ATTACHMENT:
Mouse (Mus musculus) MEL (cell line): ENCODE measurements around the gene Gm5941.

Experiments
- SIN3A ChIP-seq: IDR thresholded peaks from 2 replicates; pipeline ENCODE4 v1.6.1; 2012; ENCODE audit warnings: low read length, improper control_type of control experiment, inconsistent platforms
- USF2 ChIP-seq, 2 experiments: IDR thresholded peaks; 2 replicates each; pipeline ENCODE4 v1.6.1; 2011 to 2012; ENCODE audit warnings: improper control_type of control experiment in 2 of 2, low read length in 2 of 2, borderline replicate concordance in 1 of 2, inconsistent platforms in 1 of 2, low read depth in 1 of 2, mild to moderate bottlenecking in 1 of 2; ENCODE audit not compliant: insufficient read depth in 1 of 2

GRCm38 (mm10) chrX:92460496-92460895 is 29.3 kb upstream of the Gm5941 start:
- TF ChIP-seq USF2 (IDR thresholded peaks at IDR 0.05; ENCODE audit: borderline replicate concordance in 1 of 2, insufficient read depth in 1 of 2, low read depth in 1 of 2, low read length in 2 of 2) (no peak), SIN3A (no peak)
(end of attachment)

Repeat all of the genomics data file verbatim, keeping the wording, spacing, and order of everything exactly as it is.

Mouse (Mus musculus) MEL (cell line): ENCODE measurements around the gene Gm5941.

Experiments
- SIN3A ChIP-seq: IDR thresholded peaks from 2 replicates; pipeline ENCODE4 v1.6.1; 2012; ENCODE audit warnings: low read length, improper control_type of control experiment, inconsistent platforms
- USF2 ChIP-seq, 2 experiments: IDR thresholded peaks; 2 replicates each; pipeline ENCODE4 v1.6.1; 2011 to 2012; ENCODE audit warnings: improper control_type of control experiment in 2 of 2, low read length in 2 of 2, borderline replicate concordance in 1 of 2, inconsistent platforms in 1 of 2, low read depth in 1 of 2, mild to moderate bottlenecking in 1 of 2; ENCODE audit not compliant: insufficient read depth in 1 of 2

GRCm38 (mm10) chrX:92460496-92460895 is 29.3 kb upstream of the Gm5941 start:
- TF ChIP-seq USF2 (IDR thresholded peaks at IDR 0.05; ENCODE audit: borderline replicate concordance in 1 of 2, insufficient read depth in 1 of 2, low read depth in 1 of 2, low read length in 2 of 2) (no peak), SIN3A (no peak)